5 Warning Signs Of Dental Disease in Pets
Our pets may not need to smile for the camera, but they still require dental care to keep them healthy and happy. Studies show that by the time they are 4 years of age, 85% of pets have some form of dental disease. And what starts as bad breath and a little tartar can quickly progress to more serious problems such as tooth loss, bacterial infection, and internal organ damage.
But many of us don’t regularly look inside our pet’s mouths. And so how to tell if our pet has a problem? We’ll look at the 5 warning signs of dental disease in pets and give you some tips on what to look for.
Dental Disease in Pets
First, what is dental disease? Periodontal disease is defined as the progressive inflammation of the supporting structures that surround the teeth. Here’s how it happens:
- Bacteria from the mouth form plaque on the teeth
- Within days, minerals in the saliva cause the plaque to harden into tartar
- The bacteria then work their way under the gums, causing inflammation and gingivitis
- Once under the gums, bacteria go to work to destroy the supporting tissue around the tooth
This process is painful and progressive. What’s more, bacteria associated with dental disease in pets doesn’t just stay in the mouth – it travels in the bloodstream to infect the internal organs such as the kidneys, liver, and heart.
5 Signs of Dental Disease in Pets
There are quite a few warning signs for dental disease in pets. Here are the top 5 that most pet owners notice.
Bad breath – Contrary to popular belief, doggy breath is not normal – although it is common. Bad breath is the first sign that your pet has plaque and tartar that are beginning to affect her dental health.
Pawing at the mouth – Dental disease is a painful condition, and animals are great at hiding signs of pain. If your cat or dog is pawing at their mouth, this is often a sign that something is bothering them in their mouth – dental disease.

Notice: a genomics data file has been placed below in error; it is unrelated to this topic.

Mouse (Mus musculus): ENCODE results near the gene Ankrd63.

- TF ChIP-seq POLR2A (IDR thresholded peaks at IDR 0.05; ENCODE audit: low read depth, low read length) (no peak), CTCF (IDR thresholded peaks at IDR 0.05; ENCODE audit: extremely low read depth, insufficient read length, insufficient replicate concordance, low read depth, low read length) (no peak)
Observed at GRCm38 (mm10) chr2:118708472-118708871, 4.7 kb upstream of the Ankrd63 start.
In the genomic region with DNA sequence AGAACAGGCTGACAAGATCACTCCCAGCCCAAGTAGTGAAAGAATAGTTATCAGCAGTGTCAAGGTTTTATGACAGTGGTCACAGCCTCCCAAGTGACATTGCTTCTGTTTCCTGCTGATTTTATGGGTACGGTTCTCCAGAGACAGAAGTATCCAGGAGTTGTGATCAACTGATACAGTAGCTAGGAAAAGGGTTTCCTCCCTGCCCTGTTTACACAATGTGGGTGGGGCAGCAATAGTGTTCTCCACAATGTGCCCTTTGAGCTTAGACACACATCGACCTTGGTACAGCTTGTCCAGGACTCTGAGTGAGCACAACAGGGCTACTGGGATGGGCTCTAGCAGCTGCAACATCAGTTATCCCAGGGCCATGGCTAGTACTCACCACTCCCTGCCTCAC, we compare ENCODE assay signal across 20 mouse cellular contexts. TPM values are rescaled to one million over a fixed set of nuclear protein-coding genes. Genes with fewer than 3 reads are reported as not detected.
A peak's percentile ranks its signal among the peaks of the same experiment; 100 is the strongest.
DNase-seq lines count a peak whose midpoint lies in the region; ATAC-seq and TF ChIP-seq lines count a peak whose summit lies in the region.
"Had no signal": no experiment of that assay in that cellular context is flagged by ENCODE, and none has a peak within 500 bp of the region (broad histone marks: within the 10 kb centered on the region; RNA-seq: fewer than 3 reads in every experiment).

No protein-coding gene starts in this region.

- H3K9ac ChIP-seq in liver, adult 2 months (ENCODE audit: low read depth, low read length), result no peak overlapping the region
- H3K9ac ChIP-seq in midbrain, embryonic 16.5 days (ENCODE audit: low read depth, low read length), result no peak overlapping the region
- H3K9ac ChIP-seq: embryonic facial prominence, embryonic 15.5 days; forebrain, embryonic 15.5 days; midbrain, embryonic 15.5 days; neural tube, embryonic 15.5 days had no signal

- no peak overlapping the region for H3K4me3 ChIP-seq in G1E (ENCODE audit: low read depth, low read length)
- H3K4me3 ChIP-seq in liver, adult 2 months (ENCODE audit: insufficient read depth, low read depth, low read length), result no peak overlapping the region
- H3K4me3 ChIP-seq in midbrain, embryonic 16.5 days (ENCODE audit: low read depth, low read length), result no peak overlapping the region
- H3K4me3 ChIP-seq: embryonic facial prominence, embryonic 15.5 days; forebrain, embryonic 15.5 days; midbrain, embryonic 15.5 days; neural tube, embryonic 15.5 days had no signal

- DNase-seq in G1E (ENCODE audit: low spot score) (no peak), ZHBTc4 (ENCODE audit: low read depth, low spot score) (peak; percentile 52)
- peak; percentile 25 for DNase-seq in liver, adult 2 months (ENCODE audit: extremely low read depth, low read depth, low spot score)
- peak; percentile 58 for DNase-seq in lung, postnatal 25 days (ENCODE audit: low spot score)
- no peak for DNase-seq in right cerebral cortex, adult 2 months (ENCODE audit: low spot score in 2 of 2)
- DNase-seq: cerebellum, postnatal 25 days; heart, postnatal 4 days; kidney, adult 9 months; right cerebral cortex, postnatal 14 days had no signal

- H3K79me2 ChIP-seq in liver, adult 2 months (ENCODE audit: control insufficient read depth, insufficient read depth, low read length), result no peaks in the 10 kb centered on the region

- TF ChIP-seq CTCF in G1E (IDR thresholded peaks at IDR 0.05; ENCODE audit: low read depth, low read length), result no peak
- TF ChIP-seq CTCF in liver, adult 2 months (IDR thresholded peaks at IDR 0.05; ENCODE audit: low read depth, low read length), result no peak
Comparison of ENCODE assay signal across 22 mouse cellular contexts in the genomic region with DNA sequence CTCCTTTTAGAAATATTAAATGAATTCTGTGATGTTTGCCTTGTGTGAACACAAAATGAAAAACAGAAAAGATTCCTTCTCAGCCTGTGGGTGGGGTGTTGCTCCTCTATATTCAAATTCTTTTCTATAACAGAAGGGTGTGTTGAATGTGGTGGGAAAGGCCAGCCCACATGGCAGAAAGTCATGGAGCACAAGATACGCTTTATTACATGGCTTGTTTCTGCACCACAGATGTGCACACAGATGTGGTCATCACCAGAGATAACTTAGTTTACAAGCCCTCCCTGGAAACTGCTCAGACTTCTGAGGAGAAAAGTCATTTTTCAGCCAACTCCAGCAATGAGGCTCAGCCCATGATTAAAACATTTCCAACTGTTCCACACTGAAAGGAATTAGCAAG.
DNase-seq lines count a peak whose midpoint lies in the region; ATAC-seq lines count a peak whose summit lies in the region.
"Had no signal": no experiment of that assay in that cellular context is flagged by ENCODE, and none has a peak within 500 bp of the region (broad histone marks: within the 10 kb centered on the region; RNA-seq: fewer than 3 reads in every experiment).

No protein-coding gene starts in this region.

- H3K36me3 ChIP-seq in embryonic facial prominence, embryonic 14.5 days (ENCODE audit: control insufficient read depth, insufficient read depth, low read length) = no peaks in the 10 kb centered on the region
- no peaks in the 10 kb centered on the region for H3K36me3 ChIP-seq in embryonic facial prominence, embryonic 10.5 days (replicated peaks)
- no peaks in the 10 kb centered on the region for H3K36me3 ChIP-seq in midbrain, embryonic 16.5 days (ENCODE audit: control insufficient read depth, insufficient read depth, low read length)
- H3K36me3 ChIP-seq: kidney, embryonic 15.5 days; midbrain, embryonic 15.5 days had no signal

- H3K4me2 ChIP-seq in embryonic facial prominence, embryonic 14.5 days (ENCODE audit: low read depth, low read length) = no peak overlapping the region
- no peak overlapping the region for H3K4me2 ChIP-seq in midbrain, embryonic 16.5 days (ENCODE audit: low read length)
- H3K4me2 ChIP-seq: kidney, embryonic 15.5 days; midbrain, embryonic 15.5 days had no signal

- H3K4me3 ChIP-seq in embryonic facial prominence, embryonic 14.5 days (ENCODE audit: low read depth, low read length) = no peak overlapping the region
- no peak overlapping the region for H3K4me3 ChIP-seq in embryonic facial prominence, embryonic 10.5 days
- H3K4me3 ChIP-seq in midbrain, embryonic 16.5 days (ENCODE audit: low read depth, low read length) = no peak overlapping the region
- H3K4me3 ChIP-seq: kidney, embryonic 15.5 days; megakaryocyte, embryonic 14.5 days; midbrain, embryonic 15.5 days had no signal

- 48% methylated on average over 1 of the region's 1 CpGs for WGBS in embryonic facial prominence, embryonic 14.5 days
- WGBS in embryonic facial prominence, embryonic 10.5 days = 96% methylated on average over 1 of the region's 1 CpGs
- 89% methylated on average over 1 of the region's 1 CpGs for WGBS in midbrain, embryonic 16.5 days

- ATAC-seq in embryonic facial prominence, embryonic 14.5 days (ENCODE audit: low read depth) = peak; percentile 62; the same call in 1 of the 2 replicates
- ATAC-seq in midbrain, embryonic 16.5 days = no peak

Redness or bleeding along the gum line – This one is an easy tell, but again, if you’re not looking in your pet’s mouth, you may not always see this right away. Look for drooling as well, often tinged with blood, as a sign your pet has a dental problem.
Difficulty eating – Although it takes a lot to actually stop a pet from eating, you may notice your pet having difficulty eating their food. This often manifests as messy eating (dropping food), chewing on only one side of the mouth, or taking longer to finish a meal.
Facial swelling – With progressive dental disease, facial swelling accompanied by loose or missing teeth may occur.
Veterinarians can observe signs of gingivitis and tartar buildup with an oral exam. However, because most periodontal disease occurs below the gum line, the only way to truly assess the degree of disease is to perform a dental exam under anesthesia. We can probe for deep pockets and take dental x-rays to see potential problems as well as abscesses and bone loss.
A dental cleaning is the most significant form of prevention, as it allows us to examine each individual tooth and prevent further deterioration.
Planning Your Visit
During our open hours, please call us at 630-355-5300 from the parking lot. You and your pet will both be able to come into the clinic when it is your turn. Please be patient with the busy phones, and there may be a wait, but you will be seen.
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